Schools will soon be out across the Kenai Peninsula, which means many teens will be looking for work, and the Kenai National Wildlife Refuge is hoping to attract a few kids with a passion for being outdoors.
"The refuge is currently accepting applications for eight summer Youth Conservation Corps jobs, and it's an excellent program," said YCC leader Ryan Beltz.
YCC enrollees work and learn together, as a team, to accomplish outdoor projects that further the conservation of the natural resources of the Kenai National Wildlife Refuge, including trail maintenance and rehabilitation, historic cabin restoration, campground maintenance, litter pick-up, and special projects. Enrollees will participate in environmental education on a weekly basis.
"We basically try to get kids into the woods, to turn them on to conservation projects, but it's way more than an introduction. They don't just learn skills, they master them," Beltz said.
Last season, YCC enrollees worked on a variety of projects, such as the installation of bridges along the Fuller Lakes Trail, to name just one.
"We did a couple of big projects in that area, and the kids did it all. They felled trees, notched them, milled then, and built a bridge out of these raw materials, right on site," Beltz said.
The finished project was of exceptionally high quality too, he added.
"The kids did a great job considering some of them had no experience, not even with the tools they used. The bridge is actually a pretty nice structure," Beltz said.
This season the refuge has projects planned for the Tustumena Lake area, and one on the popular hiking destination Skyline Trail in the Mystery Hills area.
"We have two projects on Tustumena Lake. One is the restoration of a cabin on Big Bay. The other is some trail work that needs to be done on Emma Lake Trail. We'd also like to some stairs on Lower Skyline to give it a facelift," Beltz said.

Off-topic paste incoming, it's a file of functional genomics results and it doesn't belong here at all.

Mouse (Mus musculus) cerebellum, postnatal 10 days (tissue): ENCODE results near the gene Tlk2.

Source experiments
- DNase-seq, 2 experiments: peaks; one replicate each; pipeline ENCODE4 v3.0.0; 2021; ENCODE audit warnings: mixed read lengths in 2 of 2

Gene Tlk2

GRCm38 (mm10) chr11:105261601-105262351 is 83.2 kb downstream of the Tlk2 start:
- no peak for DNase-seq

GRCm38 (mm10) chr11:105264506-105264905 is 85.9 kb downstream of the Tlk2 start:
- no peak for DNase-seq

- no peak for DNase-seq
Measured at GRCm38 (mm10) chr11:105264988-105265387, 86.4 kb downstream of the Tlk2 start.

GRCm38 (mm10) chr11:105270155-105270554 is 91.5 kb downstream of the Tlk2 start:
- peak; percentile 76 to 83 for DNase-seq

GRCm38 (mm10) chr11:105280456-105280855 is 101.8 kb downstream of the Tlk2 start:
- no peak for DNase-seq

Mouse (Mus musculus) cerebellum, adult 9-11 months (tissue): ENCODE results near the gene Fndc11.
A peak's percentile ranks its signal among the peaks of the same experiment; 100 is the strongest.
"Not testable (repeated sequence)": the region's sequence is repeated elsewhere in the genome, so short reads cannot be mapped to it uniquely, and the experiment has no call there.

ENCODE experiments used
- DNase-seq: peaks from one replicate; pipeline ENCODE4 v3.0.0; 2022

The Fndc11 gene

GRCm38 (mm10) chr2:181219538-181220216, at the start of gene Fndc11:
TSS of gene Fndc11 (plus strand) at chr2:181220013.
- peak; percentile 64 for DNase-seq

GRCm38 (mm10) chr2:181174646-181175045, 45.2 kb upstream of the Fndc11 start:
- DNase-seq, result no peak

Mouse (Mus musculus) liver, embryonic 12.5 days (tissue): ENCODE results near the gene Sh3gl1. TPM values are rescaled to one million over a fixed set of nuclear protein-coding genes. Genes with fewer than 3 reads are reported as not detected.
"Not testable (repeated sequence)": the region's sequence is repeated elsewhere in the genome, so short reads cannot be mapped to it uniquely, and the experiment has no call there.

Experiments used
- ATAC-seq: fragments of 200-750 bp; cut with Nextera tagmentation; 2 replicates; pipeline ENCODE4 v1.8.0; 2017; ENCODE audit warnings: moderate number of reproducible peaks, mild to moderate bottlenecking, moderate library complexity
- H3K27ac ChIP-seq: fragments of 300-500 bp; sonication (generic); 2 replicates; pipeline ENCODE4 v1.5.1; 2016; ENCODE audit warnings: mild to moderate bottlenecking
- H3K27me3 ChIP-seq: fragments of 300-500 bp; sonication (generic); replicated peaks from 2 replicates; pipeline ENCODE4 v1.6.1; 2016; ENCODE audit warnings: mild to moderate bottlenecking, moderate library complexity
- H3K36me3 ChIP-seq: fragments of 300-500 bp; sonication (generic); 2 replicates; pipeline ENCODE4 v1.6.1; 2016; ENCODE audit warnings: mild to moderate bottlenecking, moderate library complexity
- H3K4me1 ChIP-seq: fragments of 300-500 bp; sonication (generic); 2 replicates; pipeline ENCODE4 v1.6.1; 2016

This may sound like a lot of work, and it is considering how short the YCC employment season is. Youths will work 40 hours a week from June 8 through July 31. On a few occasions during that time, youths will also live in spike camps briefly, typically for up to four days and three nights.
"This is in line with conservation too. It's much better to have them camp for a few days, than driving an hour each day. It also gives the kids more time to hike or enjoy the area after work," Beltz said.
YCC enrollees may have to work hard, but they are also compensated well for their efforts. They receive $8.95 an hour, and Beltz said there are a lot of other benefits to their work.
"The kids get to get out and experience all the environments of the refuge. They learn to cook, plan meals, and other life lessons. They get to get out in nature and see there's more to life than video games," he said.
High school students 15 to 18 years of age are eligible to apply. Applications for the eight YCC positions will be accepted from now to May 8. Applications may be picked up at Kenai National Wildlife Refuge Visitor Center, Alaska Employment Service Office in Kenai, or from local high school career counseling offices. The positions will be filled via a random selection process and selected applicants will be notified by phone no later than May 15.
For more information about the YCC program, contact the refuge at 262-7021.
Joseph Robertia can be reached at email@example.com.
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